15. drh says:

    I don’t think Spike has much of a chance, but so far this looks to be a very fluid election. The economy seems to be improving a bit, which is good for incumbents. But it’s not exactly glorious out there.

    Although the high degree of conservative agitation and the low level of liberal interest both seem to be easing toward the middle, there is a real possibility that a hot button issue could bring a lot more cultural conservatives (like those in S WVa) out to the polls.

    So my take is that for Rahall, the more time spent talking about health care and the less time spend talking about the environment the better.

    That may change after a few things happen (all of which I expect) 1. Health Care passes. 2. The unemployment rate drops by a point or two 3. the bailouts are largely paid back. Those would give a Democratic incumbent like Rahall room to move on other issues. But those may not all happen for several months, and he might not feel empowered to take on anything potentially unpopular until after November.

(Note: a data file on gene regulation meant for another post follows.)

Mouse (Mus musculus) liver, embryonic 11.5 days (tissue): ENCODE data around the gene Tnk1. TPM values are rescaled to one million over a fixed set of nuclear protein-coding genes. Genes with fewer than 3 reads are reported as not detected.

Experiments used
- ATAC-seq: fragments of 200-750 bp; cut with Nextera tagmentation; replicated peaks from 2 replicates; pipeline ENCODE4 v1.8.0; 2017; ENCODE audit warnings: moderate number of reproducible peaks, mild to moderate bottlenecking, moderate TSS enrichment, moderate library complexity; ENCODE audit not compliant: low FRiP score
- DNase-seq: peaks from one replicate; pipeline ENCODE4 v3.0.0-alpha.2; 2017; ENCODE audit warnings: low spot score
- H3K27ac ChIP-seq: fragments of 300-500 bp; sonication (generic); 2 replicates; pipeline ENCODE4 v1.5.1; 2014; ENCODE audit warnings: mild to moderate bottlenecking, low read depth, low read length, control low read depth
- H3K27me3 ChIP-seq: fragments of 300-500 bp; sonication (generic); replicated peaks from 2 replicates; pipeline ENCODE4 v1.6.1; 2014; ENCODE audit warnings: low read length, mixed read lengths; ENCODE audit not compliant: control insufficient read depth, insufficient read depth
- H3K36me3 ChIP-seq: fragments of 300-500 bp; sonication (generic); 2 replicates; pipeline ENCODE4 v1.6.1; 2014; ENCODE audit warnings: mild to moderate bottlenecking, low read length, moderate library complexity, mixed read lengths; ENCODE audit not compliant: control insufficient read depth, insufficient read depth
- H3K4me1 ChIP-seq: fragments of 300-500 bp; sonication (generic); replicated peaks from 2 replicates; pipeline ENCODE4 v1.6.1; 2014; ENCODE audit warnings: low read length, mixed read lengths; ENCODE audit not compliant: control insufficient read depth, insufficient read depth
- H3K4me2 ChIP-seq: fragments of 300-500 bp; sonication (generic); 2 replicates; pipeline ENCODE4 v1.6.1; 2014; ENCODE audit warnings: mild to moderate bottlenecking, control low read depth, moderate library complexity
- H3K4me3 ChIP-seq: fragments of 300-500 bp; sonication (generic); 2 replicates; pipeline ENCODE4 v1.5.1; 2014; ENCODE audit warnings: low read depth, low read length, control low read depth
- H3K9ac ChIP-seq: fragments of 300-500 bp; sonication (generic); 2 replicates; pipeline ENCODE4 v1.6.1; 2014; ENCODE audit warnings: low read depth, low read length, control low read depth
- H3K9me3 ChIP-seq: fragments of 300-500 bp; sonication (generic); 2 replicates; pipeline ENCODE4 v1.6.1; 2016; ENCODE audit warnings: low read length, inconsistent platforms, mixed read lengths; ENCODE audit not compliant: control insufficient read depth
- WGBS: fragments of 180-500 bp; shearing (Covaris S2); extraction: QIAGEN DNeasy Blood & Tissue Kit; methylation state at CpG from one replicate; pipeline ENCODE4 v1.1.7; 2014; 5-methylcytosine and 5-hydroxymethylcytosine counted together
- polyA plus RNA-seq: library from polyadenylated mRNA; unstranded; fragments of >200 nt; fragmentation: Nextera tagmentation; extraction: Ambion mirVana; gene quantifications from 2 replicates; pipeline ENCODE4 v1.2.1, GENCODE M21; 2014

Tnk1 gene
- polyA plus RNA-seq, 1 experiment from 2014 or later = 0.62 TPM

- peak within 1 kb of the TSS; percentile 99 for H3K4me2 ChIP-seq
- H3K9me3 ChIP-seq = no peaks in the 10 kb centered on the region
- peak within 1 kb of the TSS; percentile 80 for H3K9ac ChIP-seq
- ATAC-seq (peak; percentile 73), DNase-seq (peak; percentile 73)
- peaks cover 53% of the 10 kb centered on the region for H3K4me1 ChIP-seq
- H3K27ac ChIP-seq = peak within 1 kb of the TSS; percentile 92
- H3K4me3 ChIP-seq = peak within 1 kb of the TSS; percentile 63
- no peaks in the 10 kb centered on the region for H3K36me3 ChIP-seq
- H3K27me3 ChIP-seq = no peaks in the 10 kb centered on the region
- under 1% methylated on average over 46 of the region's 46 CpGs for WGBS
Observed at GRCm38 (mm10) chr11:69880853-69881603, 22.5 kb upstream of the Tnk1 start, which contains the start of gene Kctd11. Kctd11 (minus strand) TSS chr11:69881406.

16. Vnxq809 says:

    Mr Biggers….You fail to mention that the Southern Illinois Basin is experiencing quite a renaissance and retooling of their coal industry (see Cline Resource & Development Company – founded by Wyoming County native Chris Cline w/ principal offices in Beckley & West Palm Beach, FL…..).

    Unfortunately Southern WV will never see this resurgence due to depletion of lower cost reserves. (I actually agree w/ the work done, @ least on reserve depletion, by Rory McIlmoil et al). As more & more SO2 scrubbers @ coal-fired power plants are deployed, sulphur becomes less and less of an issue. It all boils down to delivered $$$/MMbtu. Period. Funny how these things seem to work in a capitalistic society.